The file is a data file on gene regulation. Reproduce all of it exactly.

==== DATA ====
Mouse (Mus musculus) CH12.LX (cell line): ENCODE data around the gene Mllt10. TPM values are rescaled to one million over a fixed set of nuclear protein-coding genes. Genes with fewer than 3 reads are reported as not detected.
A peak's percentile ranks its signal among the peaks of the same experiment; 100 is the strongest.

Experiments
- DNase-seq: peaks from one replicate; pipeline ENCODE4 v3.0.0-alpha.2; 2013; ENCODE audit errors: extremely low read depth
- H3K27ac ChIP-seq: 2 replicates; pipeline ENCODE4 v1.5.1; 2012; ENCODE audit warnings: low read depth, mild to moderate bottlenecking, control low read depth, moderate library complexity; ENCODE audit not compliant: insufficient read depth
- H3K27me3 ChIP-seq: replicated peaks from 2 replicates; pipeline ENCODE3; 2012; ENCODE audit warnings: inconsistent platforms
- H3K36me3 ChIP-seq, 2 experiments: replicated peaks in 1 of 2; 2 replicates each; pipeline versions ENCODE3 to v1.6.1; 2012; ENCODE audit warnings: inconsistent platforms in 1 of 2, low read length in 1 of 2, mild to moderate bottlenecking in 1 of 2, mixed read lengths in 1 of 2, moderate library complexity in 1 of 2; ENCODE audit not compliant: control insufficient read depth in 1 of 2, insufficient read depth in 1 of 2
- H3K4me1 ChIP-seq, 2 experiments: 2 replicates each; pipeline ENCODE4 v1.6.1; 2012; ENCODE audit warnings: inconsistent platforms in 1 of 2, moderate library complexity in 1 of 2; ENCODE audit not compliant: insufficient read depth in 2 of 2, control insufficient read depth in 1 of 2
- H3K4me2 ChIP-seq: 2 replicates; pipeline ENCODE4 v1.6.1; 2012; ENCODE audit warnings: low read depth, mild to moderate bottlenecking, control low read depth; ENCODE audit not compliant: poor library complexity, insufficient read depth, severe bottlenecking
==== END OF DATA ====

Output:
Mouse (Mus musculus) CH12.LX (cell line): ENCODE data around the gene Mllt10. TPM values are rescaled to one million over a fixed set of nuclear protein-coding genes. Genes with fewer than 3 reads are reported as not detected.
A peak's percentile ranks its signal among the peaks of the same experiment; 100 is the strongest.

Experiments
- DNase-seq: peaks from one replicate; pipeline ENCODE4 v3.0.0-alpha.2; 2013; ENCODE audit errors: extremely low read depth
- H3K27ac ChIP-seq: 2 replicates; pipeline ENCODE4 v1.5.1; 2012; ENCODE audit warnings: low read depth, mild to moderate bottlenecking, control low read depth, moderate library complexity; ENCODE audit not compliant: insufficient read depth
- H3K27me3 ChIP-seq: replicated peaks from 2 replicates; pipeline ENCODE3; 2012; ENCODE audit warnings: inconsistent platforms
- H3K36me3 ChIP-seq, 2 experiments: replicated peaks in 1 of 2; 2 replicates each; pipeline versions ENCODE3 to v1.6.1; 2012; ENCODE audit warnings: inconsistent platforms in 1 of 2, low read length in 1 of 2, mild to moderate bottlenecking in 1 of 2, mixed read lengths in 1 of 2, moderate library complexity in 1 of 2; ENCODE audit not compliant: control insufficient read depth in 1 of 2, insufficient read depth in 1 of 2
- H3K4me1 ChIP-seq, 2 experiments: 2 replicates each; pipeline ENCODE4 v1.6.1; 2012; ENCODE audit warnings: inconsistent platforms in 1 of 2, moderate library complexity in 1 of 2; ENCODE audit not compliant: insufficient read depth in 2 of 2, control insufficient read depth in 1 of 2
- H3K4me2 ChIP-seq: 2 replicates; pipeline ENCODE4 v1.6.1; 2012; ENCODE audit warnings: low read depth, mild to moderate bottlenecking, control low read depth; ENCODE audit not compliant: poor library complexity, insufficient read depth, severe bottlenecking